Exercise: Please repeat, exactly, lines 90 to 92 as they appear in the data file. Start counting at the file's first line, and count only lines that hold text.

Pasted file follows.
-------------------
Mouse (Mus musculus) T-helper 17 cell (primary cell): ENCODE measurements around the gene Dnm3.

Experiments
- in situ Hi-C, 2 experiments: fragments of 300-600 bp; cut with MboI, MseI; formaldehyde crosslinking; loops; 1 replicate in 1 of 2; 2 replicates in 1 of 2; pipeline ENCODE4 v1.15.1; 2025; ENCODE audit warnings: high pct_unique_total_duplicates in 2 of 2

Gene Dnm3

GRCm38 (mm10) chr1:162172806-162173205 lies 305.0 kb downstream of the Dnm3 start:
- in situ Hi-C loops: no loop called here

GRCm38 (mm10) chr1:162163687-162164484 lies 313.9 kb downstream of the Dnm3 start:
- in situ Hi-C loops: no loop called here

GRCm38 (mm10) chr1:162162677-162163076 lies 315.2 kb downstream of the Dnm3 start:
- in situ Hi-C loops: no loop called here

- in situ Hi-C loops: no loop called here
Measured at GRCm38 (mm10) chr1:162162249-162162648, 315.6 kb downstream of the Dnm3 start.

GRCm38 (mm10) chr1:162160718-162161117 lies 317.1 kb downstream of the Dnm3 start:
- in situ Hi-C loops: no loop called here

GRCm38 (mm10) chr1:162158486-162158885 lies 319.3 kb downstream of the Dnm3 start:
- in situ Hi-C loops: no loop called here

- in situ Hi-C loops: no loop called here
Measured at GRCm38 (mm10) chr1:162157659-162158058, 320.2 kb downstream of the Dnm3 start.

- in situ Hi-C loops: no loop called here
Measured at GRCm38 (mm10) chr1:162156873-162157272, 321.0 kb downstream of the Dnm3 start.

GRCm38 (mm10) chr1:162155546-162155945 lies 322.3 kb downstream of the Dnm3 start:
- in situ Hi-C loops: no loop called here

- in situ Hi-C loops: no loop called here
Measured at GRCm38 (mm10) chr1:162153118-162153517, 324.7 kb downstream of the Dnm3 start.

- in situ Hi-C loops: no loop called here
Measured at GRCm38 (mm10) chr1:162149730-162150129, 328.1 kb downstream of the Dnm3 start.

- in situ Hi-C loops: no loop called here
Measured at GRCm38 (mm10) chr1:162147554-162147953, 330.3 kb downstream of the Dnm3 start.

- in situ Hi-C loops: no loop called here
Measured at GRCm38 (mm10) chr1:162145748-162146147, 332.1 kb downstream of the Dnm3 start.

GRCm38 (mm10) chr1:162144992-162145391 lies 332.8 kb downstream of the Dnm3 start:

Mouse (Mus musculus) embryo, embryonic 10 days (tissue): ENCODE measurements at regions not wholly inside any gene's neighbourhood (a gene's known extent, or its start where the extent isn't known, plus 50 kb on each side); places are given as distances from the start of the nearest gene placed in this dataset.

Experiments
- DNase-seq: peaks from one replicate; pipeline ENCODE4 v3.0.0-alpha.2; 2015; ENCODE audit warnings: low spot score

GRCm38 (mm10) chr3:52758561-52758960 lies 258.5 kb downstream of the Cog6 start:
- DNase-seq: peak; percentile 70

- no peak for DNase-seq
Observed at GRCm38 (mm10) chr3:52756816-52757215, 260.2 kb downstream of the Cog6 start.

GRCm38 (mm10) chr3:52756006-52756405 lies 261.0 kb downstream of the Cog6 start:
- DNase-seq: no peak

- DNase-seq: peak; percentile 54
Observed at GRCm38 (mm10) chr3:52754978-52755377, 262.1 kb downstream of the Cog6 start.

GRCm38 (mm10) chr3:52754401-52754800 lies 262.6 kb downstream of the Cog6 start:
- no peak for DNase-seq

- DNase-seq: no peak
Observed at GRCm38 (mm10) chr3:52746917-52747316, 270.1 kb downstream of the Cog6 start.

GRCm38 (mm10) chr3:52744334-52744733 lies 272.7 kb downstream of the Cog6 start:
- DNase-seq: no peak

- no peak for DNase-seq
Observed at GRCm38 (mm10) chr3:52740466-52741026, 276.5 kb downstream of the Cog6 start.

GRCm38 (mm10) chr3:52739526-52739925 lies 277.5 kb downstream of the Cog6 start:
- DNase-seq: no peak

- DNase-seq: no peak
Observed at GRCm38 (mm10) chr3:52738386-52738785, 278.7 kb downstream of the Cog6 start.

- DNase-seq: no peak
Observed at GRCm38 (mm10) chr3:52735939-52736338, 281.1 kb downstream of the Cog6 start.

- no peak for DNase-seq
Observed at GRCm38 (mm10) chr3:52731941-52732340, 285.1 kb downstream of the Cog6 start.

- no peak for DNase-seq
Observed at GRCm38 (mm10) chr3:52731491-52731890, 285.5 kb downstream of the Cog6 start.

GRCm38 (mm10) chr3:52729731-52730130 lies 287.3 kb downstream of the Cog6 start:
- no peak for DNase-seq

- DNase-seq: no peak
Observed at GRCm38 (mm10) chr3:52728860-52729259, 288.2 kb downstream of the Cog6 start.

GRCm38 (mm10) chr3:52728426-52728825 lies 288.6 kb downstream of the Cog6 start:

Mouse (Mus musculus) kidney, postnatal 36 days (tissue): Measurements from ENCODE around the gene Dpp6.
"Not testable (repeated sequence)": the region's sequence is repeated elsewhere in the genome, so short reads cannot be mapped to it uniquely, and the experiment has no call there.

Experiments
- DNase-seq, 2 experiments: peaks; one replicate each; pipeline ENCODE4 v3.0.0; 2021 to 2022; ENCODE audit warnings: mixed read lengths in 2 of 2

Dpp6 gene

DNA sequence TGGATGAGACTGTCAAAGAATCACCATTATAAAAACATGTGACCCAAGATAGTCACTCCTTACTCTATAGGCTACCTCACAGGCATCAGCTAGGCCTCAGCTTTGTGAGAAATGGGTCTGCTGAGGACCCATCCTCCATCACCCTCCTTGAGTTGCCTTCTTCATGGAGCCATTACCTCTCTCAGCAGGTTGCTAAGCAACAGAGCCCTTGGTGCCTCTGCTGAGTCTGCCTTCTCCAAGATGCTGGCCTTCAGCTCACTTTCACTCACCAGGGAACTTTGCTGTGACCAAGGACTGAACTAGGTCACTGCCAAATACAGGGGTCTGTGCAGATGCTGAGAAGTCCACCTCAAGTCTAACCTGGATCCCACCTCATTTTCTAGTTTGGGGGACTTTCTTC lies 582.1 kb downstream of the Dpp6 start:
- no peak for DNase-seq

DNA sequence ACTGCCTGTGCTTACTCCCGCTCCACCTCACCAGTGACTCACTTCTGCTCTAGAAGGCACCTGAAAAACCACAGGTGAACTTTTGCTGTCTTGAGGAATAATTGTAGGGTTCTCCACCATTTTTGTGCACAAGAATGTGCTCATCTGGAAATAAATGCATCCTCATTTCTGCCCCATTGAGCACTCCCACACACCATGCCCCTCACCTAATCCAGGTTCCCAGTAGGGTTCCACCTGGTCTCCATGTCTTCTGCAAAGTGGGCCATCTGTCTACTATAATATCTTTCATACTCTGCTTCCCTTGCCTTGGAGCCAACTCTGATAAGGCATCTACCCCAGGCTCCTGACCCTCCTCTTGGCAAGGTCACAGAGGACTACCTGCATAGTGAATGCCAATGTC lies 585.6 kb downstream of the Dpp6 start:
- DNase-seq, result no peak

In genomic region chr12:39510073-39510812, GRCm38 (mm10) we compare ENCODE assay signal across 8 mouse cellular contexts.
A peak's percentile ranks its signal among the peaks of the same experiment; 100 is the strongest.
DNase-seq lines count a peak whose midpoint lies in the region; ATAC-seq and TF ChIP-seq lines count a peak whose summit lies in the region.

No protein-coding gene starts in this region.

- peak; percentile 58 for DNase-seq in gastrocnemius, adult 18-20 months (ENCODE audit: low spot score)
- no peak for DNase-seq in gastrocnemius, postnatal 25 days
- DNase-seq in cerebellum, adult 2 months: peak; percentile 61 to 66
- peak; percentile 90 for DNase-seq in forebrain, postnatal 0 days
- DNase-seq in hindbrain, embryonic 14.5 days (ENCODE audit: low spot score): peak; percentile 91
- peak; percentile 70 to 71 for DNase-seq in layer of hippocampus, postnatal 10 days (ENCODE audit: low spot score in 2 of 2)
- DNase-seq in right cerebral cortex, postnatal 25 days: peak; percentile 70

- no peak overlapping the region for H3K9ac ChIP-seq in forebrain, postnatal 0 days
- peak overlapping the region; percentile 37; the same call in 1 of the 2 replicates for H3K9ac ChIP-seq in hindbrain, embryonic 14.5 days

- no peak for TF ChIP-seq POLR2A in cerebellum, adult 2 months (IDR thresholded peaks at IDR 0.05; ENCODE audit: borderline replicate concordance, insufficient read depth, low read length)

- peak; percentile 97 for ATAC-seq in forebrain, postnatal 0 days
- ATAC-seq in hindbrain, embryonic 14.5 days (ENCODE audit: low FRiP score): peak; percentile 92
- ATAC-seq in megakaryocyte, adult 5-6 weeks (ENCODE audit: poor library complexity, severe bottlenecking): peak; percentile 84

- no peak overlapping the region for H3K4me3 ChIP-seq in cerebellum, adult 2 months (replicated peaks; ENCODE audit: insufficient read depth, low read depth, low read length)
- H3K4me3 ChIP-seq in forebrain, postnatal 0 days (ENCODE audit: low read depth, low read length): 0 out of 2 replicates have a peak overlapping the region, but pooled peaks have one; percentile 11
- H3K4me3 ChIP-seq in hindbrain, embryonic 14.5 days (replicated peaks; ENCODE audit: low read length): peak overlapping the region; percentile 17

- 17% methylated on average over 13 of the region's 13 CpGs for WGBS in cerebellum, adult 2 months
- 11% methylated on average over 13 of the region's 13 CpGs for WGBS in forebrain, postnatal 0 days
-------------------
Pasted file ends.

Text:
- ATAC-seq in hindbrain, embryonic 14.5 days (ENCODE audit: low FRiP score): peak; percentile 92
- ATAC-seq in megakaryocyte, adult 5-6 weeks (ENCODE audit: poor library complexity, severe bottlenecking): peak; percentile 84

- no peak overlapping the region for H3K4me3 ChIP-seq in cerebellum, adult 2 months (replicated peaks; ENCODE audit: insufficient read depth, low read depth, low read length)